I have always really enjoyed flying. Where else can you have constant entertainment piped into the seat back in front of you, warm (generally) passable meals delivered to you, and a little pack of seemingly free toothpaste, eye mask, and socks waiting for you? All of this at 33,000 feet while traveling at 500 miles per hour, which is an amazing feat of engineering.
That being said, I can’t sleep on planes and have spent too much time tossing and turning uncomfortably on long flights. The difference between arriving at your destination well rested and arriving feeling like you have been beaten up and then forced to stay up for three days straight is the difference between first class and economy…and I’m pretty sure the airlines know that.
The title here is technically impossible — there is no way to turn your economy seat into a first class seat — and I apologize for leading you on. But, I have spent the last several years perfecting some techniques that will get your cheap seat a bit closer to first class:
1. Remember what was: The first thing is not so much a technique, but a state of mind. Think on the positive side: given the history of price differences in transportation over time, your seat is pretty luxurious. If you had, for example, booked the equivalent of an economy seat on an ocean liner in 1910, there wouldn’t be a life boat for you. Now you have the luxury of a life jacket under your seat and your seat cushion may be used as a flotation device. All-in-all, you have it pretty good.
2. Rig a Hammock: I always request a window seat. At the very least this allows you to lean up against the window as you sleep. I know that this is obvious. But what wasn’t obvious to me (until recently) was that, on wide bodied planes, you can actually rig up a hammock-like structure using your blanket that will allow you to stretch out much flatter than you would think possible. Do this in these easy steps:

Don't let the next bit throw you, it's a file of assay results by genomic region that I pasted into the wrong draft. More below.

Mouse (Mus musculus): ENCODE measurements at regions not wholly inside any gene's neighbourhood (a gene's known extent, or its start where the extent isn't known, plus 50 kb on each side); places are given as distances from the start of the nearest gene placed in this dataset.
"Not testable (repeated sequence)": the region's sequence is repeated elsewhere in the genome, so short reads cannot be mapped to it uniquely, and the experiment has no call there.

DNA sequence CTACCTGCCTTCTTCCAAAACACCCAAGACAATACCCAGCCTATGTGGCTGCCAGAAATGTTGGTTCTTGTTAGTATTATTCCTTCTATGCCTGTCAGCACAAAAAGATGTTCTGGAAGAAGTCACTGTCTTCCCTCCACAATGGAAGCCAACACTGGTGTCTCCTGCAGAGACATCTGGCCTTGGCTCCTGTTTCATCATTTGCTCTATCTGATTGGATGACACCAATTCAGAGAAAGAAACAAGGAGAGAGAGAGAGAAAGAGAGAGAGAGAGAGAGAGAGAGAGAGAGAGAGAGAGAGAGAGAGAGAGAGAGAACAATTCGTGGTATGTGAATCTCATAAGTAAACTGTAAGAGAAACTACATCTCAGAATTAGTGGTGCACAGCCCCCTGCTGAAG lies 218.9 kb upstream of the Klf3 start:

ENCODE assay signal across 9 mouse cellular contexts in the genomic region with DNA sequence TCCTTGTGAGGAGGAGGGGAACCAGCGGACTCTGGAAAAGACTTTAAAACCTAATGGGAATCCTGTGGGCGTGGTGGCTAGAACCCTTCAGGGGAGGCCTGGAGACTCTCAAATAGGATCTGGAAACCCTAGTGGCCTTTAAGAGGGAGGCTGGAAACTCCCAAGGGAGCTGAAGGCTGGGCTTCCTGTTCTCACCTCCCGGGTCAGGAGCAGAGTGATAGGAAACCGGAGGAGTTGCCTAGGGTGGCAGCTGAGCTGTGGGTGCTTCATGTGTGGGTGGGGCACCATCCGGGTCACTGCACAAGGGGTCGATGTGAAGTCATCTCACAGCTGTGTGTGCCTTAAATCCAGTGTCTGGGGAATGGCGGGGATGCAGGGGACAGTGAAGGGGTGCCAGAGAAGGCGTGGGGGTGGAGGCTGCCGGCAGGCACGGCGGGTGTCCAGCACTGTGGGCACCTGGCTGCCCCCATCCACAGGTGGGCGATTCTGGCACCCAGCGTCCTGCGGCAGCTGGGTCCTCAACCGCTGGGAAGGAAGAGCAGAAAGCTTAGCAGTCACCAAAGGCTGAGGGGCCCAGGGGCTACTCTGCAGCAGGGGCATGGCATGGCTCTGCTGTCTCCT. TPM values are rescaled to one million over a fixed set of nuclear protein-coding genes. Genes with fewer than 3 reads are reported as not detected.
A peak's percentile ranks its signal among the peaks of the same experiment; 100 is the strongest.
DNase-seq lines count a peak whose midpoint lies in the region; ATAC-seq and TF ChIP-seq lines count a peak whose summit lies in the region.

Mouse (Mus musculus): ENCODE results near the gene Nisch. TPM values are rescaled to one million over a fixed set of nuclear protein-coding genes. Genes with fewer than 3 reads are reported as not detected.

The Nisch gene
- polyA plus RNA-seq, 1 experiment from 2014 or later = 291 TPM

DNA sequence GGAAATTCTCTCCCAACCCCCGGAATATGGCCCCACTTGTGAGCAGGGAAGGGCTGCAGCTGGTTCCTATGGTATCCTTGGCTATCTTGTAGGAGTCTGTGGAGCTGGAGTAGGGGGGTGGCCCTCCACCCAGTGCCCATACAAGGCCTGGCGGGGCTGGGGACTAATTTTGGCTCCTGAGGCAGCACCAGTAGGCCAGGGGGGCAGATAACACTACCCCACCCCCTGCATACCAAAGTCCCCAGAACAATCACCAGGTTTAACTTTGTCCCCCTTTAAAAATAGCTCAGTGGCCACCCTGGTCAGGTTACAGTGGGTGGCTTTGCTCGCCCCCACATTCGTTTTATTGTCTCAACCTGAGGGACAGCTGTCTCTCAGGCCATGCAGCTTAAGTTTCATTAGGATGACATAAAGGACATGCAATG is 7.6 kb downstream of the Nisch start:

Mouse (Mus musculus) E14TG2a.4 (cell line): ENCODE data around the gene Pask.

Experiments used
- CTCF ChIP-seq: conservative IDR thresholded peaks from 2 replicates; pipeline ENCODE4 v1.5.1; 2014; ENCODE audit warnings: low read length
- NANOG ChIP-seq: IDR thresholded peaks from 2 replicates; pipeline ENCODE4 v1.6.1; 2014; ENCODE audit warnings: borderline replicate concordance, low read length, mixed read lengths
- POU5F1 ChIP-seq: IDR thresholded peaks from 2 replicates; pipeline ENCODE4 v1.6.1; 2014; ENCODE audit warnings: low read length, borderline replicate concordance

- Recline your seat fully. In wide bodied planes, there should now be a fair amount of space between your seat and the wall of the plane.
- Take one corner of your blanket — you are in economy so it will be paper thin, which is perfect for this technique — roll it a few times so you have a tight roll about the width of your thumb; insert this roll between the glass of the window and the window shade. Close the window shade tightly, it often helps to also pull the blanket up against the corner of the window nearest your seatback. You now have one corner of the blanket anchored to the window.
- Take the top corner of the blanket and insert it between the seat back and headrest, pull it down tight and it will often hold. If it doesn’t hold, you can knot the blanket to create a catch which will keep it from slipping.
- Take the bottom corner of the blanket nearest the wall of the plane and wrap it around the armrest. Take the excess blanket after wrapping it around the armrest and sit on it — thus using your weight to anchor the entire system in place.
- The whole set up should look like the picture. Finally, put a pillow in the correct location and your jacket in the corner of the seat by the armrest to serve as lumbar support. Test the whole system carefully at first, slowly putting your full weight into the hammock. Once you have correctly positioned the blanket and it is well pinned down at all three points, stretch out and enjoy!
3. Hang your provisions: Never put anything in the seat pocket in front of you! I always travel with a water bottle (generally I bring a 1 liter bottle). This ensures that I have plenty of water during the flight and means that I don’t have to worry about finding clean water to drink immediately upon arrival. I used to put the bottle in the pocket of the seat in front of me. This is a horrible idea, because the seat pocket, when it has even just a little bit in it, expands out into your space and your knees will be knocking it the entire flight. Instead, I now carry a carabiner which I use to hang my water bottle (and sometimes other things) from the seat pocket. This can be adjusted along the full length of the pocket, so you can adjust where you want your hanging supply depending on how your legs are stretched out.
And there you have it. There isn’t any magic here. But I will say that I slept like a baby on my last flight to Hong Kong using these techniques. Now if I can only figure something creative to do with those socks they give you other than make a puppet.